Concerning Mark Twain’s Opinion on the Jews
Who cares what Mark Twain’s opinion on the Jews was? I don’t, so why do so many, many people care? And why are they medayek in every shtickle Twain to see how they can reconcile the parts where they put down Jews with the parts where they praise them?
Aish, as well as the pedophile Shmuel Waldman in his book Beyond a Reasonable Doubt, seem to revel in the fact that Mark Twain recognized the Jew’s uniqueness. It’s a pathetic sight to see them spill so much ink over the question of Mark Twain’s opinion on Jews.
So can we get a show of hands? How many of you have read the entire essay Concerning the Jews? Beyond the standard trope that the Jew has outlived the Egyptian, the Babylonian, the Roman etc. has anyone read the rest of it? I don’t think you’d satisfy yourself with reading the last three paragraphs of Huckleberry Finn and skip the part about the King and Duke getting tar and feathered, would you? Neither should you deny yourself the pleasure of reading the entire essay. Take, for example, this:
“The Jew is not a burden on the charities of the state nor of the city; these could cease from their functions without affecting him.”
This was on the “credit side” of Twain’s equation.
Then there’s this:
“I call to mind Genesis, chapter xlvii. We have all thoughtfully – or unthoughtfully – read the pathetic story of the years of plenty and the years of famine in Egypt, and how Joseph, with that opportunity, made a corner in broken hearts, and the crusts of the poor, and human liberty – a corner whereby he took a nation’s money all away, to the last penny; took a nation’s livestock all away, to the last hoof; took a nation’s land away, to the last acre; then took the nation itself, buying it for bread, man by man, woman by woman, child by child, till all were slaves; a corner which took everything, left nothing; a corner so stupendous that, by comparison with it, the most gigantic corners in subsequent history are but baby things, for it dealt in hundreds of millions of bushels, and its profits were reckonable by hundreds of millions of dollars, and it was a disaster so crushing that its effects have not wholly disappeared from Egypt to-day, more than three thousand years after the event.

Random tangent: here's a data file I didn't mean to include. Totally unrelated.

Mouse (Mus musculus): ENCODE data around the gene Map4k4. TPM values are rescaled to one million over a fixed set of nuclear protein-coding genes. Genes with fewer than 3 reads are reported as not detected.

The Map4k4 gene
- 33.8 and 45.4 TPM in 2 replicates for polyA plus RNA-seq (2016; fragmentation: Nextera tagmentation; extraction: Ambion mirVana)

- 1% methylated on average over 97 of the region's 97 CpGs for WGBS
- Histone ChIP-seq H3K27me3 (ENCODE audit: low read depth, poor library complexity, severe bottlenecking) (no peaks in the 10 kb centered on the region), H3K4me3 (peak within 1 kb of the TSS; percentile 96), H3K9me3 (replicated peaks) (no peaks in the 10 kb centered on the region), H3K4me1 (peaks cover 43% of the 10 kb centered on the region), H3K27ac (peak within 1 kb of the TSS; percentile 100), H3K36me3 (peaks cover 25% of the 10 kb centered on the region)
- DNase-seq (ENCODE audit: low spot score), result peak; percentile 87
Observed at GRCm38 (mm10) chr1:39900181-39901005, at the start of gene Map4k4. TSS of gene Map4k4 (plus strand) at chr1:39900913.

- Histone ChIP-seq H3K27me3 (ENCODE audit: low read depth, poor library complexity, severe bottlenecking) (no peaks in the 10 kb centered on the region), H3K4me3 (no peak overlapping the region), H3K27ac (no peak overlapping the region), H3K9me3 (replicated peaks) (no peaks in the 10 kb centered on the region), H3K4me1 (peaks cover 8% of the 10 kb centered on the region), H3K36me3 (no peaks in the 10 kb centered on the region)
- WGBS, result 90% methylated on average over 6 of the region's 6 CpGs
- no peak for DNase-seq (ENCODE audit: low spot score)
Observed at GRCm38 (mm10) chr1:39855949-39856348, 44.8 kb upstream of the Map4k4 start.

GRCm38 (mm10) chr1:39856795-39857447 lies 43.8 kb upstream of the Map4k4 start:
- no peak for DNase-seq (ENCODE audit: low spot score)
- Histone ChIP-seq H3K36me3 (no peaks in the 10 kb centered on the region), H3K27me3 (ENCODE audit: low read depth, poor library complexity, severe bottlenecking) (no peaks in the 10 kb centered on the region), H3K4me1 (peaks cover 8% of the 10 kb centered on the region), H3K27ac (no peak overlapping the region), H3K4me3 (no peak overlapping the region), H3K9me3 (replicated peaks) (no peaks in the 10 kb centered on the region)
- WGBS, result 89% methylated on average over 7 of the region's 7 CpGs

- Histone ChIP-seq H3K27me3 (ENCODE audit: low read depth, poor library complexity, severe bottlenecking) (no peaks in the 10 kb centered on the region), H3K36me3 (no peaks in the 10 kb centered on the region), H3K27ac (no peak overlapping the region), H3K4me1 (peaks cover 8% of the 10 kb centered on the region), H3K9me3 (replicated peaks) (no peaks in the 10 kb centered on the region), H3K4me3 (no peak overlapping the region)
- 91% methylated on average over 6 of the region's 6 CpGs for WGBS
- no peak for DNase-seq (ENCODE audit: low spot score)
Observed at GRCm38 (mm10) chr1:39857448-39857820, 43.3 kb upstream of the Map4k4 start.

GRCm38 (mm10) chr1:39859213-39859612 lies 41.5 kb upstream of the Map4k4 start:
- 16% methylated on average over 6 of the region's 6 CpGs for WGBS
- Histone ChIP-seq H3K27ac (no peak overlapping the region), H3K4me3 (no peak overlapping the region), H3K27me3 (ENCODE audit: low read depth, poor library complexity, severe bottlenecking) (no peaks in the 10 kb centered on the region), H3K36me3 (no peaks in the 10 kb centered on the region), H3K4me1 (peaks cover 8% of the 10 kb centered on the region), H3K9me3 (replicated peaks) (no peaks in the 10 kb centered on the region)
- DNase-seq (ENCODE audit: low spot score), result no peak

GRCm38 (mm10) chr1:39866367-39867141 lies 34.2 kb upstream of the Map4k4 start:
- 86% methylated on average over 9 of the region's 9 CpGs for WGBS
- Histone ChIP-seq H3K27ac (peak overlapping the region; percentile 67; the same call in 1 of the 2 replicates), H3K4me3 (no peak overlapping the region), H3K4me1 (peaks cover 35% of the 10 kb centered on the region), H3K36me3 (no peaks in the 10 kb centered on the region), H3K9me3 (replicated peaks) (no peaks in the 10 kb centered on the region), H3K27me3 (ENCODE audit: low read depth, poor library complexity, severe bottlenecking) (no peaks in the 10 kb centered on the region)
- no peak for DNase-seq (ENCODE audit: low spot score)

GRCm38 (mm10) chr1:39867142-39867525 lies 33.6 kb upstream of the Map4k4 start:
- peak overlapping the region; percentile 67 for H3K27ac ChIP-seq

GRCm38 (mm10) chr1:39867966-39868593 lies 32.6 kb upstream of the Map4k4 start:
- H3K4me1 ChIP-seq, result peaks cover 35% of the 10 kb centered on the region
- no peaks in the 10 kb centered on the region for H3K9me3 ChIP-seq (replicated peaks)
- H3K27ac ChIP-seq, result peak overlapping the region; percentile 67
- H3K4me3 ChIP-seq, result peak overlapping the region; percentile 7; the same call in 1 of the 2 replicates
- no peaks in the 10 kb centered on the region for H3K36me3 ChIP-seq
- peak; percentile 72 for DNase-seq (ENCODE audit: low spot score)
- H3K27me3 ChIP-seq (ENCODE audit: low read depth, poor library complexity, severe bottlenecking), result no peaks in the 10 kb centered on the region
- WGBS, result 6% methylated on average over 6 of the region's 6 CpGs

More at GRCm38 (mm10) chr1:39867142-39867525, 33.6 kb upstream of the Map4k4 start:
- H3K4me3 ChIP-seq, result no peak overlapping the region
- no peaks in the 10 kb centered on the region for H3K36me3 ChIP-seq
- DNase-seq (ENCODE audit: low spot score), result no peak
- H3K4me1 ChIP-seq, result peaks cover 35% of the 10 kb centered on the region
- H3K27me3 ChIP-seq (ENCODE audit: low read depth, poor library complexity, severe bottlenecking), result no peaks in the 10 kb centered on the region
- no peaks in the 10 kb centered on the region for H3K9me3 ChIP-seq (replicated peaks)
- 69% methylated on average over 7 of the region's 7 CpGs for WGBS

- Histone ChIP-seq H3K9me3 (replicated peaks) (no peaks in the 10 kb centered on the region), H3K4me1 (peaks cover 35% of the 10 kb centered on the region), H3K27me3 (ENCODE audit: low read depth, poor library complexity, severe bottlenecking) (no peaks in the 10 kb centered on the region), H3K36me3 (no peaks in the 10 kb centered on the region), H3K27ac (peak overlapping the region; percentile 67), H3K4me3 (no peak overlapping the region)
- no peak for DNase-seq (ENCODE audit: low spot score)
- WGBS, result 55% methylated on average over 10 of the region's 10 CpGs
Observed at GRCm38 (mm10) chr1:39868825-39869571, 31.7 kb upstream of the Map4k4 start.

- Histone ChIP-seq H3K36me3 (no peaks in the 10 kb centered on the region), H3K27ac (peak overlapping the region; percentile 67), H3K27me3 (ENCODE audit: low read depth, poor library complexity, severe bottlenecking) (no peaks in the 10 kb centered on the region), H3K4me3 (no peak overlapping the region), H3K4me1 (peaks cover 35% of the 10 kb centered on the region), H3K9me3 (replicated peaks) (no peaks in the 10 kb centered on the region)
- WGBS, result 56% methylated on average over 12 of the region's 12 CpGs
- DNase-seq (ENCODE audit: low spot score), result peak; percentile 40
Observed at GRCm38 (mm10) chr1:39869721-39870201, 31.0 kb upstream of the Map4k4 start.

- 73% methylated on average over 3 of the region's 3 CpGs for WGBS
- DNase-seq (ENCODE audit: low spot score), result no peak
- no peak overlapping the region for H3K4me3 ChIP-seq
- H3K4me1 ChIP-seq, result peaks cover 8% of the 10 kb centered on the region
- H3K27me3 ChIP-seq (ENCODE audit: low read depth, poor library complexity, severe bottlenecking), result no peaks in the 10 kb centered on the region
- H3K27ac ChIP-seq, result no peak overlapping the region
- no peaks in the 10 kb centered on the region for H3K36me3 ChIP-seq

Is it presumable that the eye of Egypt was upon Joseph the foreign Jew all this time? I think it likely. Was it friendly? We must doubt it. Was Joseph establishing a character for his race which would survive long in Egypt? and in time would his name come to be familiarly used to express that character – like Shylock’s? It is hardly to be doubted.”
And finally there’s this from his notebook on his trip to the Middle East:
“We are glad to have seen Egypt. We are glad to have seen that old land which taught Greece her letters — and through Greece, Rome — and through Rome, the world — that venerable cradle of culture and refinement which could have humanized and civilized the Children of Israel, but allowed them to depart out of her borders savages — those Children whom we still revere, still love, and whose sad shortcomings we still excuse — not because they were savages, but because they were the chosen savages of God.”
So I say that if you care about famous people’s opinion on Jews, find someone less insightful and honest than Mark Twain to draw your sagging national pride from.
Find out more about Mark Twain, Aish and Jews on 4torah.com